Pallets are a great source of weathered wood slats for rustic DIY projects. Thankfully, most pallets are free if you just ask (behind strip malls is a great place to check – but always ask, because some stores reuse their pallets). I will warn you, however, that taking them apart is not always easy, so do your research. I spent hours breaking my back to tear them apart so it’s time to get something in return for all my labor.
I have a habit of taking walks around my garden in the evenings to say hello to the plants and I inevitably pick some veggies. Cherry tomatoes and herb bundles drop from my arms all the way back to the house because I always forget to bring a basket out with me. So I figured it would be perfect if I had a container that could withstand the elements so I can leave it outside indefinitely.
A wooden crate is super easy and a laid back rustic style to fit perfectly in the garden. It can’t be difficult, right? I mean, I can figure out how to build it just by looking at one. I seriously thought it would take me 30 minutes to get one cranked out…..so I dropped off the boys at soccer practice and drove home to start cutting and building.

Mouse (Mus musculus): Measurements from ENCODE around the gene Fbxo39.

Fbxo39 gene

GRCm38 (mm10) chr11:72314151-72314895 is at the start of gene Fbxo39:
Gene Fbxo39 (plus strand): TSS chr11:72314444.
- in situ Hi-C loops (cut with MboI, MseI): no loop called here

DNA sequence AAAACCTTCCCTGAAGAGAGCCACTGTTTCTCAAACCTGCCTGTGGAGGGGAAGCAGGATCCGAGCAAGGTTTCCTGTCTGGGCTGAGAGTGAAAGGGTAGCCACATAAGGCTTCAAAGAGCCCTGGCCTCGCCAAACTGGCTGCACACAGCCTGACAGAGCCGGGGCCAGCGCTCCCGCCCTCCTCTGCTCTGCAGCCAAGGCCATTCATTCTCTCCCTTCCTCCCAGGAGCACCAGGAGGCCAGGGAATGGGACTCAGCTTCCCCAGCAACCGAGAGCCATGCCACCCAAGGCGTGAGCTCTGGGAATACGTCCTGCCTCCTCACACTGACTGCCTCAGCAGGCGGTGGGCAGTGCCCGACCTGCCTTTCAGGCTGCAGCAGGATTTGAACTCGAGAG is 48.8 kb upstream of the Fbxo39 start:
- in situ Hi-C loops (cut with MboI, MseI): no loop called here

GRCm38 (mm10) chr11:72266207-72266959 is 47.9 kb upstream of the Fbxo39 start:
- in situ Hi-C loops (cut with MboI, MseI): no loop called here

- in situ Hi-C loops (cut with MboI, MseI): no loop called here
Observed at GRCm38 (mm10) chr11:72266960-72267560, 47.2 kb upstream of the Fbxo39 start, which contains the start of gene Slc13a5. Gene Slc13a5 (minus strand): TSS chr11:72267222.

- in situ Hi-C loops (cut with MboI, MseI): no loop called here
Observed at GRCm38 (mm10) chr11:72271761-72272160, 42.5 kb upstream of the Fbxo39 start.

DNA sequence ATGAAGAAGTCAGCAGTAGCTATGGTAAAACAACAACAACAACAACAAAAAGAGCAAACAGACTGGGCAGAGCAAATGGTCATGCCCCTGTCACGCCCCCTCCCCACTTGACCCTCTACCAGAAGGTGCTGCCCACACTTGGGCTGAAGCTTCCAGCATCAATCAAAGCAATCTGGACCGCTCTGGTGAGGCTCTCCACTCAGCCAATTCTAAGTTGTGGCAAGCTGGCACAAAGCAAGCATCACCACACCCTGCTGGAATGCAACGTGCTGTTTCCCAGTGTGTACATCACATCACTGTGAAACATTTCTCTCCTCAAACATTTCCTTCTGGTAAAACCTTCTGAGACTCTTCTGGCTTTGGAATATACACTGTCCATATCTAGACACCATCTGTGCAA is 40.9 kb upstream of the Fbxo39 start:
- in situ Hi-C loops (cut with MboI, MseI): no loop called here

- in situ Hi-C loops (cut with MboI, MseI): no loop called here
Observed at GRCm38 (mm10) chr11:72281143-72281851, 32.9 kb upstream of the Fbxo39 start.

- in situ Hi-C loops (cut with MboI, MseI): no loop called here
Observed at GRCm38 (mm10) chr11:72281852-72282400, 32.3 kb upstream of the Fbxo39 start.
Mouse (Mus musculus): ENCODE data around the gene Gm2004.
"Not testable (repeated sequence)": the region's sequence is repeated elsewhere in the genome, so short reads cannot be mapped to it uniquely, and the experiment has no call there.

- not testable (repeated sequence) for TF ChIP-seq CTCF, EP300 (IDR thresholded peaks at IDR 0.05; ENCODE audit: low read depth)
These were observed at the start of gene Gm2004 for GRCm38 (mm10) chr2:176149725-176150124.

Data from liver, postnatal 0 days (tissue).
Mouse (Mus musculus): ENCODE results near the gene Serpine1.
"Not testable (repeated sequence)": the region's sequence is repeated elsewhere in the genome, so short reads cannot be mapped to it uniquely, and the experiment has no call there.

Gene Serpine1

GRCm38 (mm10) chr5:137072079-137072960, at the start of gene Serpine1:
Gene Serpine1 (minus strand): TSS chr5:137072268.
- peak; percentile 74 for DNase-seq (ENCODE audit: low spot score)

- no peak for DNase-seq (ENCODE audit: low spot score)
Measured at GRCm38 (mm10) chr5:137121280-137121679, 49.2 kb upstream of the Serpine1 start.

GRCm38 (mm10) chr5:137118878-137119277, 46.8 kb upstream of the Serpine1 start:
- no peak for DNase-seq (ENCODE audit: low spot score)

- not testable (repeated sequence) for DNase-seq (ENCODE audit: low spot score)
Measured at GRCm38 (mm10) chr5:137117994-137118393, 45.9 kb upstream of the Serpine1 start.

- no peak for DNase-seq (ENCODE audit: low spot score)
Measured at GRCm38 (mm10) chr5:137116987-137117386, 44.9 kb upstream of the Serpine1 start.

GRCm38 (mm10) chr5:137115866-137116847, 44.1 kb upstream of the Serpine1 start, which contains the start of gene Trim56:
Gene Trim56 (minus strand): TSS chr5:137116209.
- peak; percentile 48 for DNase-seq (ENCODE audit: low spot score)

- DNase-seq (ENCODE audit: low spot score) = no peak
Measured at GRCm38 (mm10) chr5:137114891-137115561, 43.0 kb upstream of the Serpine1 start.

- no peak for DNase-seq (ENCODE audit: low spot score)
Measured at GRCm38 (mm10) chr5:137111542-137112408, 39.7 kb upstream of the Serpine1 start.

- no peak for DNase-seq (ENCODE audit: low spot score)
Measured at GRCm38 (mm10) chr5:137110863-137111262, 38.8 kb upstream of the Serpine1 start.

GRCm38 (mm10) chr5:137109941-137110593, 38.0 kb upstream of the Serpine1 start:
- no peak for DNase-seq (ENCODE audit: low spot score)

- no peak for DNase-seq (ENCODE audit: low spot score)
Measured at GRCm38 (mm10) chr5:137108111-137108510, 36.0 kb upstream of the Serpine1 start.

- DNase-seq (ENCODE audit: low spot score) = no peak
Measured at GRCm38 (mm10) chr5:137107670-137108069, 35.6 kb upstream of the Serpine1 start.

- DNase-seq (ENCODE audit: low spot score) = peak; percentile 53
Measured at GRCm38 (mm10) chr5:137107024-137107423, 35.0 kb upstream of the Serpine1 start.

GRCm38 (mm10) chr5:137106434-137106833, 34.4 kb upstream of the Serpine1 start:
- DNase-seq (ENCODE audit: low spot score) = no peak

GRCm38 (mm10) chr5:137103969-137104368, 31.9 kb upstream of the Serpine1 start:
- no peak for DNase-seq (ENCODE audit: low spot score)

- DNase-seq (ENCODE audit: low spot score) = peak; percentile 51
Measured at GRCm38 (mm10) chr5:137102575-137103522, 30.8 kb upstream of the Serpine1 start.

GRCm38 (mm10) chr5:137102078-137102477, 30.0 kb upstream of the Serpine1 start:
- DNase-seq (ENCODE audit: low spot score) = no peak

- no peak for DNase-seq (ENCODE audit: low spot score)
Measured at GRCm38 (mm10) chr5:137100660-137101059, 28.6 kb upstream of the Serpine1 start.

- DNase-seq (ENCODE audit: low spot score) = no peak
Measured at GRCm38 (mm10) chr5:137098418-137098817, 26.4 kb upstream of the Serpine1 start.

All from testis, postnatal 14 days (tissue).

I had no plans – no measurements – no specifics. All I wanted was something capable of holding some squash, lettuce and tomatoes – not asking for much. So, I started by cutting my 4 corner posts. I picked those up at Home Depot for 87¢ each and cut them in half….there is my height for the crate.
My plan was to build two sides and then attach the other two sides and then, the bottom and some handes. BOOM! Seems simple, right?
Sure. In theory.
The first problem I came across was that not all pallet wood is equal. Some of them are thicker and some of them are thinner. Some of them are soft and some of them are hard. I couldn’t even drill through one board it was such hard wood. I bent 5 nails trying to hammer through it. I was flabbergasted. I yelled at the board and at myself and then I had to go get the boys at soccer practice. I am not going to finish this tonight. Dangit.
Continued later… I picked a different board and a different drill bit. FYI: my crate was made with a hammer and nails because I got impatient. But, I honestly suggest the screws and will be doing that for the next one. Moving on. This is how you make a crate:
TOOLS AND SUPPLIES:
In the end, I have a functioning crate and it’s pretty damn adorable. Did I learn something? Absolutely: Never try to get projects done while your kids are at soccer practice. Now bring on the veggies!